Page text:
Video | “Nations don’t make us human – languages make us human”: Ganesh Devy – People’s Linguistic Survey of India

The census of India says the country is losing languages at an alarming rate. But the People’s Linguistic Survey of India seems to say there’s more to it than meets the eye.

Wherever the colonial power was played the local languages were destroyed completely: in Australia, in United States, in Canada. In this country so many languages remained alive despite a long spell of colonial rule. So the people of this country deserve the credit for all this work. [3:57]

Those links in turn get relinked. I mean, they go up to Armenia, to Turkey. Now this is one route: Turkey to China to Tibet to Bhutan to India.

The other route is Armenian, came through Iran, to India and became Sanskrit. The language of Zenda Vesta became subsequently – after many, many centuries, after nearly a gap of 800 to 1,200 years – the early version of the Sanskrit of the Vedas. So languages are linked globally. [5:25]

Nations don’t make us human – languages make us human. But languages make us behave like civilised beings. [7:48 min.]

Source: “The Curious Case of India’s Dying Languages”, Scroll.in (YouTube 5 February 2018)
URL: https://youtu.be/LG1m0e3lWoQ
Date Visited: 24 December 2021

All States and Union Territories of India are listed here | Interactive map >>

Photo © BBC news >>

Ganesh Devy undertook 300 journeys in 18 months to explore India’s languages […] Seven years ago, he launched his ambitious People’s Linguistic Survey of India (PLSI), which he called a “right-based movement for carrying out a nation-wide survey of Indian languages as people perceive them”.

As the indefatigable language hunter turned 60, he undertook 300 journeys in 18 months across the length and breadth of India to search for more languages. He paid for his trips using money he earned by delivering lectures in universities and colleges. He travelled night and day, revisiting some states nearly 10 times, and religiously kept a diary. […]

“Our languages have survived tenaciously. We are truly a linguistic democracy. To keep our democracy alive, we have to keep our languages alive.” – Prof. Ganesh Devy, “The man who ‘discovered’ 780 Indian languages”

Read the full story by Soutik Biswas, BBC News 27 (October 2017) >>

Images © Catalogue Orientblackswan.com
Order a publication on any of the languages covered by the
People’s Linguistic Survey of India
https://orientblackswan.com/downloads/ELT_2015.pdf
Worldcat.org search >>

Tips: discover publications released by Indian publishers and institutions by typing “tribal language” in the search field; refine your search by including the name of a tribal community (e.g. “Bhili language”, “Gond language”, “Santali language”, “Toda language”, “Warli language”), an Indian State or Union Territory (e.g. “Andaman”, “Jharkhand”, “Telangana”, “Tripura”, “West Bengal”), a region (e.g. “Bastar”, “Narmada”, “Nilgiri”, “Northeast India”, “Wayanad”), author, publisher, or preferred language.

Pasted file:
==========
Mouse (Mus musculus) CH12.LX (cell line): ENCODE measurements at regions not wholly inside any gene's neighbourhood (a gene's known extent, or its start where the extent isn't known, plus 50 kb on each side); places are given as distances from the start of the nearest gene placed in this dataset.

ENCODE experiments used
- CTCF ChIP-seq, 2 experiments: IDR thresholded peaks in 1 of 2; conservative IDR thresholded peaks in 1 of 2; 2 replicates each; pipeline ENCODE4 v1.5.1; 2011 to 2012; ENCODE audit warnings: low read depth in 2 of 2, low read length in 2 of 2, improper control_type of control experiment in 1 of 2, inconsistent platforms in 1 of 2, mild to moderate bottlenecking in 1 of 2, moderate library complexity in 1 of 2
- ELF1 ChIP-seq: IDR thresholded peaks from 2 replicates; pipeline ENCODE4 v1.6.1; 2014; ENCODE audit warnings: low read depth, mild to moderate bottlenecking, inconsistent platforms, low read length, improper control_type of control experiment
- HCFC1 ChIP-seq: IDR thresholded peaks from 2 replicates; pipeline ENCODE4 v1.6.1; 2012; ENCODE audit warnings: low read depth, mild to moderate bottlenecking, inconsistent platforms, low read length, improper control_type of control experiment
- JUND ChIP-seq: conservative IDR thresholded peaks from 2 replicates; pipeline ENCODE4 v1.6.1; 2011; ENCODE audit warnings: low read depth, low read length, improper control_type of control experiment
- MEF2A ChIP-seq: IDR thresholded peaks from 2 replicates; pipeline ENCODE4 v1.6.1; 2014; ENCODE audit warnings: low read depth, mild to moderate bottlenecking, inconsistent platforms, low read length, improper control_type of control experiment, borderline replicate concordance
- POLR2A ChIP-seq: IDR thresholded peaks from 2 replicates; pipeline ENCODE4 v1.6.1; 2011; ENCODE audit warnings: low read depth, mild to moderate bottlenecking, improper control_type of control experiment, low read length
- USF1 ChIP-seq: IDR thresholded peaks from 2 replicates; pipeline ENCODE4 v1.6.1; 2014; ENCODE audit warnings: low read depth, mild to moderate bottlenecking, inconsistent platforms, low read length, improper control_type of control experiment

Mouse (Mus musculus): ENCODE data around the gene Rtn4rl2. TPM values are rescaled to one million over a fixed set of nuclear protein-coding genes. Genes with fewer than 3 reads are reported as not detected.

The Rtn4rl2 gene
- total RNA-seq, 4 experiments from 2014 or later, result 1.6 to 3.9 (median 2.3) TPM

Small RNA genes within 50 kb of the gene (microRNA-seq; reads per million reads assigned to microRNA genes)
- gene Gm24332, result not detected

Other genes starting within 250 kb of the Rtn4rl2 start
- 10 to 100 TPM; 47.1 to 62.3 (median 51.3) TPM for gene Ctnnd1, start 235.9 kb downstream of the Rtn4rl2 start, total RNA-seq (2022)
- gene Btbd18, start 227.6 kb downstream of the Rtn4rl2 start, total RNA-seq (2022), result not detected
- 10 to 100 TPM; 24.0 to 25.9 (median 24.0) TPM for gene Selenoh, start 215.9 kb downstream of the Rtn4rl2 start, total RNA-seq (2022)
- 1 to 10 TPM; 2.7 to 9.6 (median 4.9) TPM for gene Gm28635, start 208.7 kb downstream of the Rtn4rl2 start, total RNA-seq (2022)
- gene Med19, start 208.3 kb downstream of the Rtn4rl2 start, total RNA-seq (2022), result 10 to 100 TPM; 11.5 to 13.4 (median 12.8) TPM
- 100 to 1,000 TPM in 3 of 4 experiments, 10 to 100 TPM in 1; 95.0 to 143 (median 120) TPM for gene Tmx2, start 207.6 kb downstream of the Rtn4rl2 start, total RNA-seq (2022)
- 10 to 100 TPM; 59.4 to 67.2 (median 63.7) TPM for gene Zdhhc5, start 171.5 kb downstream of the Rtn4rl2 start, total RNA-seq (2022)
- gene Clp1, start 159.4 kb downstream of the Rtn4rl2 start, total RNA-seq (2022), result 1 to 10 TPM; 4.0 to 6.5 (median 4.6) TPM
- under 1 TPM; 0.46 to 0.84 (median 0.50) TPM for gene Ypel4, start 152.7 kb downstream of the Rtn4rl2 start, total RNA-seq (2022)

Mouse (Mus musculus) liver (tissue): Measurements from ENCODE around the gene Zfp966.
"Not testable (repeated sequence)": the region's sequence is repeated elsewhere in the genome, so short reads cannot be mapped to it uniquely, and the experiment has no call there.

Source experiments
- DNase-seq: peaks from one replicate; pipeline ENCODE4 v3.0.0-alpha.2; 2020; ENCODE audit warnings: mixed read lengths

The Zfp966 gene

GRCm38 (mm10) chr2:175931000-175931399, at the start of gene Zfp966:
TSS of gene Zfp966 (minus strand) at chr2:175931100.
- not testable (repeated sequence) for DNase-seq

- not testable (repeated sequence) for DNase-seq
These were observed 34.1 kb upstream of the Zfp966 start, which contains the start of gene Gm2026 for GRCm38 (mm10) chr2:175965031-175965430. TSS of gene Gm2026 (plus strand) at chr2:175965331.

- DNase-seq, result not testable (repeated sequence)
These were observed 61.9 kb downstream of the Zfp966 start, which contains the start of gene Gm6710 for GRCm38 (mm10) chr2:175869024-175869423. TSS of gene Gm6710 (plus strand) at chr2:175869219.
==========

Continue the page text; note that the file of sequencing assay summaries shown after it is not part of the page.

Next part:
Find up-to-date information provided by, for and about Indian authors, researchers, officials, and educators
Search tips: in the search field seen here, type the name of any tribal (Adivasi) community, region, state or language; add (copy-paste) keywords of special interest (childhood tribal education language sacred grove women); specify any issue you want to learn more about (biodiversity ecology ethnobotany health nutrition poverty), including rights to which Scheduled Tribes are entitled (Forest Rights Act Protection from illegal mining UN Declaration on the Rights of Indigenous Peoples) | More search options >>

For a list of websites included in a single search, click here. To search Indian periodicals, magazines, web portals and other sources safely, click here. To find an Indian PhD thesis on a particular tribal community, region and related issues, click here >>

Photo: Rabindranath in Santiniketan – Source: The Better India

The highest education is that which does not merely give us information but makes our life in harmony with all existence.” – Rabindranath Tagore >>

Related posts

Tip: click on any red marker for details on endangered languages in a particular region of India. This map is bound to be incomplete as recent surveys in-depth studies on this subject have revealed. 

About website administrator

Secretary of the foundation
This entry was posted in Assimilation, Colonial policies, Constitution and Supreme Court, Cultural heritage, Democracy, Education and literacy, Endangered language, Figures, census and other statistics, Globalization, Government of India, History, Languages and linguistic heritage, Modernity, Multi-lingual education, Northern region – Northern Zonal Council, Organizations, Press snippets, Quotes, Regions of India, Resources, Revival of traditions, Southern region – Southern Zonal Council, Success story, Tribal identity, Video resources - external, Western region –  Western Zonal Council. Bookmark the permalink.